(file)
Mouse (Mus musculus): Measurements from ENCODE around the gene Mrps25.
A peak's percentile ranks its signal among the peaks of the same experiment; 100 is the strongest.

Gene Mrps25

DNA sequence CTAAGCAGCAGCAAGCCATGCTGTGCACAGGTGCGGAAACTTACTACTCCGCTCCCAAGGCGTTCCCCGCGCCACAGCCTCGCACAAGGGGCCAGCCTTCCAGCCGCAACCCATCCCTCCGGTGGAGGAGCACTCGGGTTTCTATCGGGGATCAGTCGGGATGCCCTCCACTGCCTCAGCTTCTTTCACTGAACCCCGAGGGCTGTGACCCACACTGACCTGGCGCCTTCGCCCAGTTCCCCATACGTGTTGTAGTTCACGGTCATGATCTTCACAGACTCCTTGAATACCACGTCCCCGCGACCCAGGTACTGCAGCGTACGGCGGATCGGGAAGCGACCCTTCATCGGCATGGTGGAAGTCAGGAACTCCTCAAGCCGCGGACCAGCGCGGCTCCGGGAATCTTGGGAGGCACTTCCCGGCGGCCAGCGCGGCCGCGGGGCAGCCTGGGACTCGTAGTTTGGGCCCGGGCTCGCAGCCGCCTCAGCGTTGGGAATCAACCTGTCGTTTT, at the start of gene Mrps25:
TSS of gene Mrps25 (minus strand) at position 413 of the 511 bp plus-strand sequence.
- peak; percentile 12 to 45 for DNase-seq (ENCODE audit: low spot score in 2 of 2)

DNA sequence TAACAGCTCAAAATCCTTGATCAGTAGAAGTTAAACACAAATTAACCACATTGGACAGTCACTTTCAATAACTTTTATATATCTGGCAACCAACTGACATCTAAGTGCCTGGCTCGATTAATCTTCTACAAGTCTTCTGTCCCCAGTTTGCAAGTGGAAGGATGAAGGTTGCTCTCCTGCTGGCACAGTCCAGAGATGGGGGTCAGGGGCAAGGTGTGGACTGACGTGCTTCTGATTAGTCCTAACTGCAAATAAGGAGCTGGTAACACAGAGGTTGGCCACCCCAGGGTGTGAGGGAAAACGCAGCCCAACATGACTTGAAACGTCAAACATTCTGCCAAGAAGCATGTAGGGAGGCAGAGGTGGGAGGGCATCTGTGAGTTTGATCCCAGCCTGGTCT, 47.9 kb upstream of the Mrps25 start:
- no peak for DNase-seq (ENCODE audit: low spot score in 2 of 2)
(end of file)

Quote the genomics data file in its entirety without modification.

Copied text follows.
Mouse (Mus musculus): Measurements from ENCODE around the gene Mrps25.
A peak's percentile ranks its signal among the peaks of the same experiment; 100 is the strongest.

Gene Mrps25

DNA sequence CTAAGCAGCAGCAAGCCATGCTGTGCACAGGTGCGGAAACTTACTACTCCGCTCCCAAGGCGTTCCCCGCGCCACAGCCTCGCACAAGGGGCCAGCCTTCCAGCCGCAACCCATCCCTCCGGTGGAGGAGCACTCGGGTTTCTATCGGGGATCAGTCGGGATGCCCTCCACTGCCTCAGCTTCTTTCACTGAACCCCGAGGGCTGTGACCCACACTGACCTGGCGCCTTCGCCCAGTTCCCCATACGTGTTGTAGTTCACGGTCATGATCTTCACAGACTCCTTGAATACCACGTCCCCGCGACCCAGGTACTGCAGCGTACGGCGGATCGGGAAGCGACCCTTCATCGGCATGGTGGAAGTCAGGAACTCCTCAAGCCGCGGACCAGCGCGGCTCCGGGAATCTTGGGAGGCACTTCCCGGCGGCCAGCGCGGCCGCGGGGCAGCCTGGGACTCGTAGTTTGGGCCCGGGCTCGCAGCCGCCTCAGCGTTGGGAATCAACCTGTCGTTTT, at the start of gene Mrps25:
TSS of gene Mrps25 (minus strand) at position 413 of the 511 bp plus-strand sequence.
- peak; percentile 12 to 45 for DNase-seq (ENCODE audit: low spot score in 2 of 2)

DNA sequence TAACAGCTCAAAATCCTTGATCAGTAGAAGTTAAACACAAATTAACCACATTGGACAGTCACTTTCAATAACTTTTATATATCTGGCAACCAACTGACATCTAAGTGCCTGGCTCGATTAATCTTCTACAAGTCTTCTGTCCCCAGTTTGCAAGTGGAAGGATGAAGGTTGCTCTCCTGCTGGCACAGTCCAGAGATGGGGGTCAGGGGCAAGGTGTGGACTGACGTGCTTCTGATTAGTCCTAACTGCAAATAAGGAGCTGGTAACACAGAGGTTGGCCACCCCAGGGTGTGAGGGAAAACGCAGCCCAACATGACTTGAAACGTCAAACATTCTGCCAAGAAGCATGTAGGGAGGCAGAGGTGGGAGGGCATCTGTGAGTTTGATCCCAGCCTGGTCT, 47.9 kb upstream of the Mrps25 start:
- no peak for DNase-seq (ENCODE audit: low spot score in 2 of 2)